Buyers today have more options, more information, and greater demand for attention and service than ever before. Costs of customer acquisition continue to rise, and margin for error in service and support continues to tighten. Buyers simply expect more from providers. The days of reactive customer support, low-value touch points, and hands-off contract renewals are over. The shift in power to the buyer requires hyper-focussed attention on customers' success using our products and services. Sufficient is not enough. We must understand our customers’ desired outcomes, and implement targeted approaches to help them achieve those outcomes.
People don’t want to buy a quarter-inch drill. They want a quarter-inch hole. -- Theodore Levitt
When we deliver experiences that help customers achieve their desired outcome, they stay with us, invest more with us, and refer new business to us. In other words, customer success is critical to winning and keeping business today.
Below is gap intelligence's twelve-step playbook to win and keep business with customer success:
1. Create a Culture of Customer Success
Customer success results from teamwork. Everyone shapes the customer journey, either indirectly or directly. Whether it’s asking the right discovery questions up front, onboarding customers with relevant solutions, addressing customers’ needs, or developing products and services that actually help your customers win -- customer success is influenced by everyone.
When customer success is prioritized as a universal focus across the business, and consistently talked about and celebrated, everyone is encouraged and better equipped to improve solutions offered, messaging used, and customer experiences.
2. Target the Right Customers
Helping clients win with your products and services begins with targeting the right customers. In addition to finding customers that are ready and willing to invest in your solution, it is critical to identify upfront which customers have the highest probability of achieving success.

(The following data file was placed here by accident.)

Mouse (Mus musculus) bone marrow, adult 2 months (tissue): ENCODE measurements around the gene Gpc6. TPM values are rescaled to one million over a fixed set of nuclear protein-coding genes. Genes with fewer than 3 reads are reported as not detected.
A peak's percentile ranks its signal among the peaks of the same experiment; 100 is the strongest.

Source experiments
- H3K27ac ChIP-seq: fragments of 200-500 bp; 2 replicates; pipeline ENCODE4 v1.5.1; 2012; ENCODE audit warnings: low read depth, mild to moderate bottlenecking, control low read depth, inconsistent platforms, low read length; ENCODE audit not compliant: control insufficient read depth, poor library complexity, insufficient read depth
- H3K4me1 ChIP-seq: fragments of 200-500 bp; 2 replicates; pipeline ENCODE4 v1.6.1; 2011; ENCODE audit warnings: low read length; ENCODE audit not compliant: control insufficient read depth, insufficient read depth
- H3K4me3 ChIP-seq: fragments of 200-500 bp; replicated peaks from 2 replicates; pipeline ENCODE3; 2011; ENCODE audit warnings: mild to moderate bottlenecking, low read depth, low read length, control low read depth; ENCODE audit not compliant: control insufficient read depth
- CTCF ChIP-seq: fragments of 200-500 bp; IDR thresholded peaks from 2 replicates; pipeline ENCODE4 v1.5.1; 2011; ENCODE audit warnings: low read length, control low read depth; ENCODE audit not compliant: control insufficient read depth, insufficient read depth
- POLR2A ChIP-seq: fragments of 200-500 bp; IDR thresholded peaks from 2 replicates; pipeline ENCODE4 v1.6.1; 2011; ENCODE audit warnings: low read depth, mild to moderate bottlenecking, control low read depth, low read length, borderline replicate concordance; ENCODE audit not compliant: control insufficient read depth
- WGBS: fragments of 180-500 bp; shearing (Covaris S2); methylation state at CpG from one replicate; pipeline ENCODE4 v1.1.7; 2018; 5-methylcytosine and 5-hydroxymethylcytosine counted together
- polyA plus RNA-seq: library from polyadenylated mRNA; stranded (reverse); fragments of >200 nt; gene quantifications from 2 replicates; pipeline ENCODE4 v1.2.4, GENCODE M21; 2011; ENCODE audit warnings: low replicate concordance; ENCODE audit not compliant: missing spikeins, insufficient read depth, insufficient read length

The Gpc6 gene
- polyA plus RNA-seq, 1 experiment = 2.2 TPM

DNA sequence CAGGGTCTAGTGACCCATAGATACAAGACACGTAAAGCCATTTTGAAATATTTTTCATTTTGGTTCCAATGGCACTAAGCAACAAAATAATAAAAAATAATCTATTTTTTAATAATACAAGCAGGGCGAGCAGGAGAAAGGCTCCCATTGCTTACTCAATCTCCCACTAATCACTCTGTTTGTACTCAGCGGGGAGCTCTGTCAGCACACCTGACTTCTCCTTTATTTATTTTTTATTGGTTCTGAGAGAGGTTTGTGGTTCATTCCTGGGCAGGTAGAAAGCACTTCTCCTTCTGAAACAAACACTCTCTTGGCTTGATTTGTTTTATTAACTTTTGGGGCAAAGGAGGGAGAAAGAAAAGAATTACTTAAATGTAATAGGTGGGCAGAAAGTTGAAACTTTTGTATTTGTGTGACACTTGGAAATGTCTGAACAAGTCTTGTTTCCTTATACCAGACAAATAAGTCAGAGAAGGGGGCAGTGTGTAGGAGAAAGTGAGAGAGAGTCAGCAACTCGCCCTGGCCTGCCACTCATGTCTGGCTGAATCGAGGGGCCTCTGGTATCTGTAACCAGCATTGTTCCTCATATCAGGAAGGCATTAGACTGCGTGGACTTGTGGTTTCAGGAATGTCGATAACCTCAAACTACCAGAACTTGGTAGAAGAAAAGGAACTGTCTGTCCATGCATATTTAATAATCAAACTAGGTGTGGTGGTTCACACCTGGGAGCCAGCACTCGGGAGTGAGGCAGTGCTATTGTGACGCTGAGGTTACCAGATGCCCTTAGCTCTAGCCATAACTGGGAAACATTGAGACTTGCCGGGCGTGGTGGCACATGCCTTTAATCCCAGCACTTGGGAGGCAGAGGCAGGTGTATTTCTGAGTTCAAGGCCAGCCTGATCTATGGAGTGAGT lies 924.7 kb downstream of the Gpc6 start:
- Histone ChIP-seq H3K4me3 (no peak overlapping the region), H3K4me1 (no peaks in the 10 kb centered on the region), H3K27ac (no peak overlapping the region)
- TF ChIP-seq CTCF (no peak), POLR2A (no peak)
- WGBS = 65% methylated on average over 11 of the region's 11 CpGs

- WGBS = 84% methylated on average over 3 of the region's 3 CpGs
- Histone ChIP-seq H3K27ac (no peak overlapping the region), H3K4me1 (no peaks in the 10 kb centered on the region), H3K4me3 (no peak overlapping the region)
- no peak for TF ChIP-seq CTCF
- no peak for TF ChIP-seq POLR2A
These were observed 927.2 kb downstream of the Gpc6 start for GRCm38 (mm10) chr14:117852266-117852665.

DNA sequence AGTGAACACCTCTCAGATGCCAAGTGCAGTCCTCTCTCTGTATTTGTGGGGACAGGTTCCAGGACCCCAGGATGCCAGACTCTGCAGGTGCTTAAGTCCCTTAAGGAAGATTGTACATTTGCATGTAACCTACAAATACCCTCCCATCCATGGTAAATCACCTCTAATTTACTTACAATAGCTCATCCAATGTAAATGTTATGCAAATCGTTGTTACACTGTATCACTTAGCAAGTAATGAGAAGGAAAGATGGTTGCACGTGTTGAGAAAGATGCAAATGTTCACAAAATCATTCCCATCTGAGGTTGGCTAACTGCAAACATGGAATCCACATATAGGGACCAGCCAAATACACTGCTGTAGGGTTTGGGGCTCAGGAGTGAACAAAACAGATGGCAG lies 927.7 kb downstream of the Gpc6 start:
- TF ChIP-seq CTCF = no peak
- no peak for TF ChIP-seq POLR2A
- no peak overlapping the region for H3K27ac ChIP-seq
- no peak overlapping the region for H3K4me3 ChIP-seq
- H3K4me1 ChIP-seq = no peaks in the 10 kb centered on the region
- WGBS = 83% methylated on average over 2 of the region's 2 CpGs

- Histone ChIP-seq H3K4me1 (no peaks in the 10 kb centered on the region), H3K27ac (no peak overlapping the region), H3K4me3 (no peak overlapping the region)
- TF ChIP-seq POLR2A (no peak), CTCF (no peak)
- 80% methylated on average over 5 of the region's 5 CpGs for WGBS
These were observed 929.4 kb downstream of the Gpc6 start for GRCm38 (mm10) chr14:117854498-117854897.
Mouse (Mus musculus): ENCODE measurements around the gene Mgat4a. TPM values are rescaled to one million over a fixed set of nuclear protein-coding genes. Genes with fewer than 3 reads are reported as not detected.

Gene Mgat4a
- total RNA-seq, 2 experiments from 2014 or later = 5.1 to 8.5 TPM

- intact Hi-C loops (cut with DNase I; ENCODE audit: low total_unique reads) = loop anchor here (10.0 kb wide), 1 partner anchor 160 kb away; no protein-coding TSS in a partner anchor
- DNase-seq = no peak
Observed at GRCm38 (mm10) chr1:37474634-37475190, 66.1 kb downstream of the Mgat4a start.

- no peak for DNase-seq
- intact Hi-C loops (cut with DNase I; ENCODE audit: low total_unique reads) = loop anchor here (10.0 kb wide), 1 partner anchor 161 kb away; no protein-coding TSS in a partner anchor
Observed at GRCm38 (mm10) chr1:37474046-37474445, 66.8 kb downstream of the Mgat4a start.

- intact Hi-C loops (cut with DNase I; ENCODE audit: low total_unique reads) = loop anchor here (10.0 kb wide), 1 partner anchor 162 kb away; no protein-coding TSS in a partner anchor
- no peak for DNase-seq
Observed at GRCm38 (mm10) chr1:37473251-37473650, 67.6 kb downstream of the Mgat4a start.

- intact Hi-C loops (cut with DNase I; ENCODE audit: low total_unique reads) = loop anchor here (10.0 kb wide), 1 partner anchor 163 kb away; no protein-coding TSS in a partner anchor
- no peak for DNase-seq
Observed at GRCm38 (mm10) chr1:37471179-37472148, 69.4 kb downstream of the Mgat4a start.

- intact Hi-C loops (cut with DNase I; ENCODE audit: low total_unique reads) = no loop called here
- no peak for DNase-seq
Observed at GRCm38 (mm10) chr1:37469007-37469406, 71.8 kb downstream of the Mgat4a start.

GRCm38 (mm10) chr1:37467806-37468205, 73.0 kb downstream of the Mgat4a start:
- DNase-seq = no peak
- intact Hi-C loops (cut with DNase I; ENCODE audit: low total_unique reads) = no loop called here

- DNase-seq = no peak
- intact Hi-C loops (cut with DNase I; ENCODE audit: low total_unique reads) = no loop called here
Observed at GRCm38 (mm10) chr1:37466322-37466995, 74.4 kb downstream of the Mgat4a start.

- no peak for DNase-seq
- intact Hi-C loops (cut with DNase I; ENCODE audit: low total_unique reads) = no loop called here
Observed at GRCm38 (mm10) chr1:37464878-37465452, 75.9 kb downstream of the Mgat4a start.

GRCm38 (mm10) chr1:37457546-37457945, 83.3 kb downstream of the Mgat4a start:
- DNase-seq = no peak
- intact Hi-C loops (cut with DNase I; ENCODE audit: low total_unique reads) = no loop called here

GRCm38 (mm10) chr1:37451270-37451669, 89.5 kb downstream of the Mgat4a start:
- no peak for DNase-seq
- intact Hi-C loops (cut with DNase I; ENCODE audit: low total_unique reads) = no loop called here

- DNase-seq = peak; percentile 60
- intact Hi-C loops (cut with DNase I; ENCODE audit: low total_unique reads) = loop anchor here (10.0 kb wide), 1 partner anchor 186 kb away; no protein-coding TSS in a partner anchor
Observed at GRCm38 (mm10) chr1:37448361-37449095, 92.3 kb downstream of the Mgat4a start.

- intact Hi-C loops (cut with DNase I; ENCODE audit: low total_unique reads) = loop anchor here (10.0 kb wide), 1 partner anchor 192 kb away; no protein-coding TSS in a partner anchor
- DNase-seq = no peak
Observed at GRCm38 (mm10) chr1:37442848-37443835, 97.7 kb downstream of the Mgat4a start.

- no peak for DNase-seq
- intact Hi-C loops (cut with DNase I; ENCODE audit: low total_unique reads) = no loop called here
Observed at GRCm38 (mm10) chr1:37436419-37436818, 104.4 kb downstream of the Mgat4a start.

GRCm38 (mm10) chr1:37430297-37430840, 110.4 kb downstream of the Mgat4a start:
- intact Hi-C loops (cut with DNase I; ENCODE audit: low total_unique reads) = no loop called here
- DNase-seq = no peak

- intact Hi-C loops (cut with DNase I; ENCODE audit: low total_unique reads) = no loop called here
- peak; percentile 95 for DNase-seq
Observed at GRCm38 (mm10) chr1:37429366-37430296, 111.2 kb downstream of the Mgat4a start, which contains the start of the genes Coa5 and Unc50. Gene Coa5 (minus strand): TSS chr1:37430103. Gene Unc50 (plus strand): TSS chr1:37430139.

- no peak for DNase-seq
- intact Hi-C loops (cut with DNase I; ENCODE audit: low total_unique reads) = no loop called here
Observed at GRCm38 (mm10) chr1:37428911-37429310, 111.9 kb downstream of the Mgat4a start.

- How does the customer define success with our product or service?
- Is the customer a good technical fit (e.g. technology, solutions, delivery format, etc.)?
- Is the customer a good portfolio fit (e.g. potential for new growth and opportunities, brand association, etc.)?
- Is the customer a good timeline fit (e.g. decision process, launch and delivery expectations, desired term, etc.)?
- Is the customer a good budget fit?
- Does the customer have the necessary resources to implement our product or service?
- Is the customer a good process fit (e.g. decision process, engagement expectations, etc.)?
Gathering a clear understanding of your target customers will improve outcomes in the later stages of the sales process and customer success plan, and minimize issues associated with customers that fail to achieve success with our products and services due to miscommunication or lack of fit that could have been determined up front.
3. Deliver Value in Every Touchpoint
Each contact with a customer is an opportunity to deliver value and further customer success. How are you adding value in your customer touches? Avoid the 'check in'. Checking in, or asking for something is not valuable to a customer. Give them a reason for them to want to hear from you. Tell them about a new features or update to your product or service that will provide immediate benefit to them. Invite them to relevant webinars. Share helpful content. Save them time. Help them win. Show them you care.